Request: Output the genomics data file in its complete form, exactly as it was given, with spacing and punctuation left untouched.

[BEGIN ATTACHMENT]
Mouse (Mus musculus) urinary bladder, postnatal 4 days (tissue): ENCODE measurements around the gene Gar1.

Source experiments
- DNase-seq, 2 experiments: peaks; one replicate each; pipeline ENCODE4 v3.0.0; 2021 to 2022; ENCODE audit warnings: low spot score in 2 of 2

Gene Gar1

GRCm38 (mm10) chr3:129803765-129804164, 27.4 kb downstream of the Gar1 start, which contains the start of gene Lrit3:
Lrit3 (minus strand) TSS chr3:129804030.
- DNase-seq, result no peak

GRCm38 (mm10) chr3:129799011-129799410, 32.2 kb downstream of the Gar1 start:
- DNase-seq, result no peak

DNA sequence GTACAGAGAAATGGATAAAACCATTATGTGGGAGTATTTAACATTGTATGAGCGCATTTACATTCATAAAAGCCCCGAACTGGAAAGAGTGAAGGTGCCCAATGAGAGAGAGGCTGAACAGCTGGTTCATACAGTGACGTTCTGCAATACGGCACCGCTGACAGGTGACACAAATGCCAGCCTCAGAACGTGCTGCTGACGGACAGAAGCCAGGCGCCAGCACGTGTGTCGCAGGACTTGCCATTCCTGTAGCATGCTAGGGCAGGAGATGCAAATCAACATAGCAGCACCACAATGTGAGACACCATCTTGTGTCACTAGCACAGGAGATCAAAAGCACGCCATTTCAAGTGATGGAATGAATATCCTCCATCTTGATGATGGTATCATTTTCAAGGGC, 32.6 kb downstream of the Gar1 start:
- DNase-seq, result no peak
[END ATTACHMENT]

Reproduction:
Mouse (Mus musculus) urinary bladder, postnatal 4 days (tissue): ENCODE measurements around the gene Gar1.

Source experiments
- DNase-seq, 2 experiments: peaks; one replicate each; pipeline ENCODE4 v3.0.0; 2021 to 2022; ENCODE audit warnings: low spot score in 2 of 2

Gene Gar1

GRCm38 (mm10) chr3:129803765-129804164, 27.4 kb downstream of the Gar1 start, which contains the start of gene Lrit3:
Lrit3 (minus strand) TSS chr3:129804030.
- DNase-seq, result no peak

GRCm38 (mm10) chr3:129799011-129799410, 32.2 kb downstream of the Gar1 start:
- DNase-seq, result no peak

DNA sequence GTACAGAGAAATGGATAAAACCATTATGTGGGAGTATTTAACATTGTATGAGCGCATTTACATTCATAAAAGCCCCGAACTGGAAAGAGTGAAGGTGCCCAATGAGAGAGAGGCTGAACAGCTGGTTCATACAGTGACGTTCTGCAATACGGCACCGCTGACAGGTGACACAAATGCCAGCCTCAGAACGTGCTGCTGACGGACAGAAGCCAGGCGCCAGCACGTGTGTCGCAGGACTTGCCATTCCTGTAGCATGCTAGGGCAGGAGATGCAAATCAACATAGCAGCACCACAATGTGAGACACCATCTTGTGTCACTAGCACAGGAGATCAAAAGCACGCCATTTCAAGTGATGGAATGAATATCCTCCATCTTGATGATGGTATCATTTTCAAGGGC, 32.6 kb downstream of the Gar1 start:
- DNase-seq, result no peak